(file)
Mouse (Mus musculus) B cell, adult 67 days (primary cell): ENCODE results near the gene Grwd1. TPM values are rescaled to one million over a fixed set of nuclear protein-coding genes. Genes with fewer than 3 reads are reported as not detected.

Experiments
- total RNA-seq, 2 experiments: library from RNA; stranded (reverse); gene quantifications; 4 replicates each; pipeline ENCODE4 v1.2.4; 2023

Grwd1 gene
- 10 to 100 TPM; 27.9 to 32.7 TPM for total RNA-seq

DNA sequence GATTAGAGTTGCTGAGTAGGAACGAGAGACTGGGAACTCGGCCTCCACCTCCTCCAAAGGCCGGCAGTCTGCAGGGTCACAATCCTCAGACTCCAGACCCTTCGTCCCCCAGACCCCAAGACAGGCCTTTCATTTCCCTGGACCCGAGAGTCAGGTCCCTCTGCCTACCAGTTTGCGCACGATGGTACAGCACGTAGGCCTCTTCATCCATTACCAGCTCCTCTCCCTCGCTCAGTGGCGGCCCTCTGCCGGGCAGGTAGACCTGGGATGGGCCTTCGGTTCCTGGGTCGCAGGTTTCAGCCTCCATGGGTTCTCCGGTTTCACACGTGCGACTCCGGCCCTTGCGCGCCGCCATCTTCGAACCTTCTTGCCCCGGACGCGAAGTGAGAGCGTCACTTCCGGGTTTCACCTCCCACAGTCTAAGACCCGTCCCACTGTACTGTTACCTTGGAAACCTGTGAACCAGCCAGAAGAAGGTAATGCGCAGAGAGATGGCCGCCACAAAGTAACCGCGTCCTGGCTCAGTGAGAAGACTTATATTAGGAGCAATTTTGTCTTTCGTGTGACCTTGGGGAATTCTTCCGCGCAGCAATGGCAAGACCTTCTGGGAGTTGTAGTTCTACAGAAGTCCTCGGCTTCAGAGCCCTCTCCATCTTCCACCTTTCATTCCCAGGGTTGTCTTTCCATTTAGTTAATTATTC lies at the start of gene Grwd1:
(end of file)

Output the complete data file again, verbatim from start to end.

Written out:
Mouse (Mus musculus) B cell, adult 67 days (primary cell): ENCODE results near the gene Grwd1. TPM values are rescaled to one million over a fixed set of nuclear protein-coding genes. Genes with fewer than 3 reads are reported as not detected.

Experiments
- total RNA-seq, 2 experiments: library from RNA; stranded (reverse); gene quantifications; 4 replicates each; pipeline ENCODE4 v1.2.4; 2023

Grwd1 gene
- 10 to 100 TPM; 27.9 to 32.7 TPM for total RNA-seq

DNA sequence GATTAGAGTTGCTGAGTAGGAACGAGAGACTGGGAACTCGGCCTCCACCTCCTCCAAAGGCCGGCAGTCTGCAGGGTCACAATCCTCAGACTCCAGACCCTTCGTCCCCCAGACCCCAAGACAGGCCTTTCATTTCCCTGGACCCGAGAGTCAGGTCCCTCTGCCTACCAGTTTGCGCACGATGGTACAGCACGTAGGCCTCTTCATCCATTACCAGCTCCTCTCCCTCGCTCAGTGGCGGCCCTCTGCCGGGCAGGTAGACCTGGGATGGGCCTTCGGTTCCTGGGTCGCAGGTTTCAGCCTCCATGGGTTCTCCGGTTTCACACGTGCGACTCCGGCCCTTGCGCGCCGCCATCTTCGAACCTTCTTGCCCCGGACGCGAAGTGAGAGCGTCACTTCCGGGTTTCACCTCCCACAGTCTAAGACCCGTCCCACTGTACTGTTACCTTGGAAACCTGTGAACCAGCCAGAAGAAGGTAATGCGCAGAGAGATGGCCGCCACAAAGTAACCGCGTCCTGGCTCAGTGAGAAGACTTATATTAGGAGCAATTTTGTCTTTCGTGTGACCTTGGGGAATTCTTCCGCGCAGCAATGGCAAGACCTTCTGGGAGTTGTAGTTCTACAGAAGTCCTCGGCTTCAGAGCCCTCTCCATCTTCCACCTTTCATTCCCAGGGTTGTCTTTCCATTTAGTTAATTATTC lies at the start of gene Grwd1: